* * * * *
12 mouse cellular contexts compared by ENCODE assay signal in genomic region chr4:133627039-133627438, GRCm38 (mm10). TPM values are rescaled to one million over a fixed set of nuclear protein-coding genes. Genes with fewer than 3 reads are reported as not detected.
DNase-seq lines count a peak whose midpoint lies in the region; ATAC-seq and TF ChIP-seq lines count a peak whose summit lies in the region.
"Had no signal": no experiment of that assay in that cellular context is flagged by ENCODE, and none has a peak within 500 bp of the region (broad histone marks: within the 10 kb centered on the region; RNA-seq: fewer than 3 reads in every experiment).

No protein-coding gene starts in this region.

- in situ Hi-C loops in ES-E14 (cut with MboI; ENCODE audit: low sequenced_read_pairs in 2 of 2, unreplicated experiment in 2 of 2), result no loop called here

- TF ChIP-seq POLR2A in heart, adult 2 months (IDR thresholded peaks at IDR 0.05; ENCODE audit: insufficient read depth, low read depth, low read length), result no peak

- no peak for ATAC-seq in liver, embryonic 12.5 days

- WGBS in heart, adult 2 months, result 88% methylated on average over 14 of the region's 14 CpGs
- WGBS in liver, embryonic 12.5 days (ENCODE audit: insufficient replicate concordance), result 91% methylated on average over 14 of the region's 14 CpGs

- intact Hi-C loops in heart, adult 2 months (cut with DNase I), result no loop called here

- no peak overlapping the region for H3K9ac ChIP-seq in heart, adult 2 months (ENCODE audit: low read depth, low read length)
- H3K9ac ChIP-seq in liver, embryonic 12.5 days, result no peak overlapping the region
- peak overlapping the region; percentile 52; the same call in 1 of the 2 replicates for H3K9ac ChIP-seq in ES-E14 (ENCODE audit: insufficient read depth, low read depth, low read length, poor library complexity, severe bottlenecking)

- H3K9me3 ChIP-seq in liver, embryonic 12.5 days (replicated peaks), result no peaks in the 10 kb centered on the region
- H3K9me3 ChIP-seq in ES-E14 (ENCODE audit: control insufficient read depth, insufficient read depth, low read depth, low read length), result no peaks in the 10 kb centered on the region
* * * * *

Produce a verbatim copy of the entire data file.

12 mouse cellular contexts compared by ENCODE assay signal in genomic region chr4:133627039-133627438, GRCm38 (mm10). TPM values are rescaled to one million over a fixed set of nuclear protein-coding genes. Genes with fewer than 3 reads are reported as not detected.
DNase-seq lines count a peak whose midpoint lies in the region; ATAC-seq and TF ChIP-seq lines count a peak whose summit lies in the region.
"Had no signal": no experiment of that assay in that cellular context is flagged by ENCODE, and none has a peak within 500 bp of the region (broad histone marks: within the 10 kb centered on the region; RNA-seq: fewer than 3 reads in every experiment).

No protein-coding gene starts in this region.

- in situ Hi-C loops in ES-E14 (cut with MboI; ENCODE audit: low sequenced_read_pairs in 2 of 2, unreplicated experiment in 2 of 2), result no loop called here

- TF ChIP-seq POLR2A in heart, adult 2 months (IDR thresholded peaks at IDR 0.05; ENCODE audit: insufficient read depth, low read depth, low read length), result no peak

- no peak for ATAC-seq in liver, embryonic 12.5 days

- WGBS in heart, adult 2 months, result 88% methylated on average over 14 of the region's 14 CpGs
- WGBS in liver, embryonic 12.5 days (ENCODE audit: insufficient replicate concordance), result 91% methylated on average over 14 of the region's 14 CpGs

- intact Hi-C loops in heart, adult 2 months (cut with DNase I), result no loop called here

- no peak overlapping the region for H3K9ac ChIP-seq in heart, adult 2 months (ENCODE audit: low read depth, low read length)
- H3K9ac ChIP-seq in liver, embryonic 12.5 days, result no peak overlapping the region
- peak overlapping the region; percentile 52; the same call in 1 of the 2 replicates for H3K9ac ChIP-seq in ES-E14 (ENCODE audit: insufficient read depth, low read depth, low read length, poor library complexity, severe bottlenecking)

- H3K9me3 ChIP-seq in liver, embryonic 12.5 days (replicated peaks), result no peaks in the 10 kb centered on the region
- H3K9me3 ChIP-seq in ES-E14 (ENCODE audit: control insufficient read depth, insufficient read depth, low read depth, low read length), result no peaks in the 10 kb centered on the region